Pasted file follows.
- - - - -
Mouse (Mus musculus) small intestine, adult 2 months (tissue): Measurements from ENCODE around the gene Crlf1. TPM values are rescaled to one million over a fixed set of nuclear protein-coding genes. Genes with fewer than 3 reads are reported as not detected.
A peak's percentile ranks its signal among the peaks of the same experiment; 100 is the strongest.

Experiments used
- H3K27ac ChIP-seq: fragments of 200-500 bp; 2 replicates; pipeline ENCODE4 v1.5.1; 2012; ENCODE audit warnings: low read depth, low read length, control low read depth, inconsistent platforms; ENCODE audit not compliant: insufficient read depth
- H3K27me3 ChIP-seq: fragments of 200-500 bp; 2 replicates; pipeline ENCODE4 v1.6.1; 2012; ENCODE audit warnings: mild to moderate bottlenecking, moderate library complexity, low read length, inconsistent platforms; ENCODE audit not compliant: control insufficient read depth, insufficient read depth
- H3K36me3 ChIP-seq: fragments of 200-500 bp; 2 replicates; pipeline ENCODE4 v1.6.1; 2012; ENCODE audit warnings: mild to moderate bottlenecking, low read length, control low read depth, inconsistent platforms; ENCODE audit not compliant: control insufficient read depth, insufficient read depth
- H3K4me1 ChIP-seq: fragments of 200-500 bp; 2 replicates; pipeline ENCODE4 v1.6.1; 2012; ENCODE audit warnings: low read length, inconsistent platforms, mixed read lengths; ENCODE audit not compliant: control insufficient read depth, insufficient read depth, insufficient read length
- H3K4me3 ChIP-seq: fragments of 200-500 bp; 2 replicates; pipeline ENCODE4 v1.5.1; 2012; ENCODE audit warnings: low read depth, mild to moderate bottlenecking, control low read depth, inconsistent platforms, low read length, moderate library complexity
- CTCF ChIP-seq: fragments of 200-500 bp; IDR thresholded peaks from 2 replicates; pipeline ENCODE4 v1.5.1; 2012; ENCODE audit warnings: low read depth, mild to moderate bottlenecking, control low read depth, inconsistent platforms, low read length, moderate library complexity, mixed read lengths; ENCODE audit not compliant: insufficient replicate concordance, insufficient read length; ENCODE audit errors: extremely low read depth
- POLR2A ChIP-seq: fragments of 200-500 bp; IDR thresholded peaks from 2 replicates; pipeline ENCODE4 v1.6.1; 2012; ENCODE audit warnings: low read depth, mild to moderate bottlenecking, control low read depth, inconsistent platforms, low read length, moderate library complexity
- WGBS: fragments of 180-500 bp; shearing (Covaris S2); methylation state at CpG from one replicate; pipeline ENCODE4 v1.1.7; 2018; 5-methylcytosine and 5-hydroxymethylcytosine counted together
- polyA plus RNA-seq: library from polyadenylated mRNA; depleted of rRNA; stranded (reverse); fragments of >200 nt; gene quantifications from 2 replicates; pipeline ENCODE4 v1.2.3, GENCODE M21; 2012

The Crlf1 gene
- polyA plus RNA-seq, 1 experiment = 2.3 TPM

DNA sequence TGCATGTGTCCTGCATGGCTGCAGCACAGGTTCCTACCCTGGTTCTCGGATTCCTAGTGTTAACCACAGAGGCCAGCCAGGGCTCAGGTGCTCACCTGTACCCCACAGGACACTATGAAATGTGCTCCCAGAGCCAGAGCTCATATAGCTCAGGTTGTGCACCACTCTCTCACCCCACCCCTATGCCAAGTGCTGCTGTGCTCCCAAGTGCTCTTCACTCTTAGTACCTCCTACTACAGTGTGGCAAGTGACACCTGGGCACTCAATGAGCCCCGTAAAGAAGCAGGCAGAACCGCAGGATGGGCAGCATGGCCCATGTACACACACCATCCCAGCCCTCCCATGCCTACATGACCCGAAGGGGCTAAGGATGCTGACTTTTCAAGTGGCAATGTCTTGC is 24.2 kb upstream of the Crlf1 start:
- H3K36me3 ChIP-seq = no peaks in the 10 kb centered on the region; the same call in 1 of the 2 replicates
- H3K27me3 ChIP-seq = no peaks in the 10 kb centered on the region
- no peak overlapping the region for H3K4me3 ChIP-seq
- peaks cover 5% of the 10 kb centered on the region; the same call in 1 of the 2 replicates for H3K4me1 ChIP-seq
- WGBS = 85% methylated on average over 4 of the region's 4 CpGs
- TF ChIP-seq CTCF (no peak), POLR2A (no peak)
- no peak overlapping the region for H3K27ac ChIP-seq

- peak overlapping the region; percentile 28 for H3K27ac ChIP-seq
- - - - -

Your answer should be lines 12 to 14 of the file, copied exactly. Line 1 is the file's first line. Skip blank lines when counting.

- polyA plus RNA-seq: library from polyadenylated mRNA; depleted of rRNA; stranded (reverse); fragments of >200 nt; gene quantifications from 2 replicates; pipeline ENCODE4 v1.2.3, GENCODE M21; 2012

The Crlf1 gene
- polyA plus RNA-seq, 1 experiment = 2.3 TPM